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Telecommunications (phones, internet, pay TV)

Telecommunication providers are covered by laws and codes of conduct and there are regulatory bodies that can help if you want to make a complaint about:

  • landline or internet services
  • pay TV or subscription services
  • transferring your phone service
  • faulty handsets
  • bills for telecommunication services.

If you couldn’t afford your telecommunication contract at the time you signed-up or you now can’t afford to pay, you should get legal advice.

If you have a dispute with a telecommunications provider, you may need legal advice.

Telecommunications Industry Ombudsman (TIO)

The Telecommunications Industry Ombudsman (TIO) has a free, independent dispute resolution service for most disputes with telecommunications service providers. Disputes can be lodged over the phone or online. The TIO can make decisions which are binding on the telecommunications service provider.

If a dispute is lodged with the TIO, the telecommunications service provider must stop all collection and enforcement action until it can be resolved. This includes debt collectors trying to collect money on behalf of the telecommunications service provider.

Before making a complaint to the TIO, you need to give the telecommunications service provider a chance to consider and resolve your issue. If it’s not resolved then you can contact the TIO. If the matter is complex, get legal advice.

Becoming an informed consumer

You should be aware of any hidden costs, and your rights and responsibilities before signing up for new services such as:

  • a landline and/or internet contract
  • mobile phone—prepaid, handset inclusive or service only
  • buying a phone card
  • choosing a mobile to use overseas
  • premium SMS or apps.

Make sure you understand the length of the contract period, and if there are any extra charges for cancelling the service. Be clear about your needs and how much you can afford to pay for the service. You should compare different providers before making a decision.

For information about your consumer rights, factsheets and helpful hints and tips, visit the following websites:

Australian Communications Consumer Action Network (ACCAN) empowers consumers and provides factsheets on common areas of concern.

MoneySmart Rookie has information about your rights and responsibilities in relation to mobile phone deals and plans.

Australian Competition & Consumer Commission (ACCC) regulates the sale of consumer goods and services.

Complaints about landline or internet services

If you have a complaint about the repairs and reliability of your landline or internet service, then you should contact your telecommunications service provider and give them an opportunity to resolve the complaint. If the issue isn’t resolved, then you can make a complaint to the TIO.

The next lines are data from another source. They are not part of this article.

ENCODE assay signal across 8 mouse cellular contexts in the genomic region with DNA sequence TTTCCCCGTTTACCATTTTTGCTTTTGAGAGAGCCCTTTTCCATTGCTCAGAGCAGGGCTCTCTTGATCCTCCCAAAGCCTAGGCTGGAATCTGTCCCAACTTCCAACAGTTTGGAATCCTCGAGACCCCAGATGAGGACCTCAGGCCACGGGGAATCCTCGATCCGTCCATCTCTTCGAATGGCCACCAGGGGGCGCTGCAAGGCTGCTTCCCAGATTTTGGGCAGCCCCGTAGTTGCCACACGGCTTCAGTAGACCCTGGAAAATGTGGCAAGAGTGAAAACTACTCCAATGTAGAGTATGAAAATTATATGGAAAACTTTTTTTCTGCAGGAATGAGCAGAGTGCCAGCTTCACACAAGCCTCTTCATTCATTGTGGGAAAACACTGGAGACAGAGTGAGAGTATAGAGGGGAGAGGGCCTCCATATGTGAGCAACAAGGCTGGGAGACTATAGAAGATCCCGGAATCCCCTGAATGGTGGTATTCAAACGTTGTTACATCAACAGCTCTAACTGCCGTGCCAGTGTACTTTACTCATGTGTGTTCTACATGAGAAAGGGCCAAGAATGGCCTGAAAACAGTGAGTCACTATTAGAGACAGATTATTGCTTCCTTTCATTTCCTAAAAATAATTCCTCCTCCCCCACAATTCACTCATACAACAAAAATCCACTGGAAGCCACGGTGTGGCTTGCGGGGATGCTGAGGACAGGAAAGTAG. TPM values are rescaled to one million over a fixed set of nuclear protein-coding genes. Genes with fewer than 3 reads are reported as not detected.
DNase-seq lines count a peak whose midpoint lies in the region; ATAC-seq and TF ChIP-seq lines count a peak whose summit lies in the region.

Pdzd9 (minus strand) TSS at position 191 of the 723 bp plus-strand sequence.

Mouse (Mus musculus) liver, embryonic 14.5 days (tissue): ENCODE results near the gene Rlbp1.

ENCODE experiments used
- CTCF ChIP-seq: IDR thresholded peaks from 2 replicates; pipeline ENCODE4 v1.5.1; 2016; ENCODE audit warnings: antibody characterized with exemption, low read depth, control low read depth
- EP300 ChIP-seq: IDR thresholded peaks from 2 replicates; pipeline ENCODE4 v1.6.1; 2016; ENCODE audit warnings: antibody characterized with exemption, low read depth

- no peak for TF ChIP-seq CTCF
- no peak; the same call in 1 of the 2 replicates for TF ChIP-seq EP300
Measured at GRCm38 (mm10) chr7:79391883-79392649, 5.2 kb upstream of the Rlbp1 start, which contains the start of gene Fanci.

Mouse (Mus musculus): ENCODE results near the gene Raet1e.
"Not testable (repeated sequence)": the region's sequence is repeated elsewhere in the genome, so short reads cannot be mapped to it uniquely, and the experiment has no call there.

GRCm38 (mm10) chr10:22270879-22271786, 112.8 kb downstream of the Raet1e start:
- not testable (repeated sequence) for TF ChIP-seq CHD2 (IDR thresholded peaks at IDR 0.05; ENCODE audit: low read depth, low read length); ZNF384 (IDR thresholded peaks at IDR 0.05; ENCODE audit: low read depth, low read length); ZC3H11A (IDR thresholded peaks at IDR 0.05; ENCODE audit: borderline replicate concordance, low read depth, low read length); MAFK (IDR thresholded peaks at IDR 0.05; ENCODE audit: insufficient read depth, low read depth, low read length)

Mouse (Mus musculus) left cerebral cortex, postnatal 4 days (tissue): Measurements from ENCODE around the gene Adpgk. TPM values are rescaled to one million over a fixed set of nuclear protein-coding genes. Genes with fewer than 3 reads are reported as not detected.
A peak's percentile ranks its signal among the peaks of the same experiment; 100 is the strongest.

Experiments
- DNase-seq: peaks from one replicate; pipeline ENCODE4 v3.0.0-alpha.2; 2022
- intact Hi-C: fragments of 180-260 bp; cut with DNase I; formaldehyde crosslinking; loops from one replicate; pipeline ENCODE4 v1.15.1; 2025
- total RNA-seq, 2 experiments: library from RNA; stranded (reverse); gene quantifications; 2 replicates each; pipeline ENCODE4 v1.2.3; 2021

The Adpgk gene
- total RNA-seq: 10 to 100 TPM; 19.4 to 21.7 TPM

Telecommunications service providers have certain responsibilities to you as a consumer.

These are set out in:

  • the Customer Service Guarantee which is a regulation requiring service providers for landline phone services to meet certain timelines for connections and fixing faults, and provides for compensation when these timelines are not met
  • the Telecommunications Consumer Protection Code which is a code of conduct for the telecommunications industry in Australia setting out certain rights for consumers on selling, billing and charging telecommunication services
  • The Australian Consumer Law covers unconscionable business behaviour, misleading and deceptive conduct, unfair terms, consumer guarantees (used to be called warranties) and rules about unsolicited sales. See Buying goods and services.

Complaints about pay TV subscription or services

Complaints about landline connections should be lodged with the TIO. All other complaints should be made to the Office of Fair Trading (OFT).

The Australian Subscription Television and Radio Association (ASTRA) is the industry body for pay TV subscription services. They have a code of practice for customer service standards and handling complaints that members must follow.

Being a referee or guarantor for a friend

If a friend asks you to be a guarantor or referee for their phone make sure you read the contract very carefully before signing it. Depending on how the contract is written, you could be considered the owner of the phone and will be liable to pay for any calls made on it and any payments required under the contract.

ASIC’s MoneySmart website has important information about being a guarantor.

If you think you were misled about your role in the contract, get urgent legal advice about cancelling the contract.

Complaints about transferring my phone service

If you didn’t agree to transfer phone services, you should get legal advice as soon as possible. If the dispute isn’t resolved, you can lodge a complaint with the TIO. You’re not obliged to receive or pay for services you didn’t agree to. It is possible to make an agreement over the phone and the company may have recorded any agreement that was made.  You should ask them for a copy of any recording that was made.

Door-to-door sales

Telemarketers and door-to-door salespeople may contact you to transfer your phone service.

You can stop telemarketers contacting you by putting your name on the Do Not Call Register. You can stop door-to-door salespeople knocking on your door by asking OFT to send you a ‘Do Not Knock’ sticker to put on your front door.

The ACCC investigates complaints about pressure selling tactics, but you should get urgent legal advice as strict time limits apply to some legal rights.

An unsolicited sales contract has a cooling-off period of 10 days, during which you can cancel the contract if you change your mind. To cancel your contract you should contact the service provider in writing.

There isn’t any special form you need to use to cancel an unsolicited sales contract within the 10 day cooling-off period, but a consumer lawyer can give you a sample letter.

Under the Australian Consumer Law door-to-door sellers and telemarketers also have certain responsibilities when signing you up for goods and services.  If they do not meet these responsibilities you may have up to 6 months to cancel the contract.  You should get legal advice. 

If you can’t resolve the complaint directly with the telecommunications service provider, you can lodge a complaint with the TIO.

Complaints about faulty handsets

Service providers have been directed by the ACCC that a mobile phone (eg handset) should last as long as its contract term.

The seller has a responsibility to repair a faulty phone within the compulsory guarantee period set out in the Australian Consumer Law. The phone should be fit for the purpose it’s to be used for and without defect when purchased.

If you’ve got a complaint or problem, make sure you keep a record of any conversations you have about the problem with the service provider.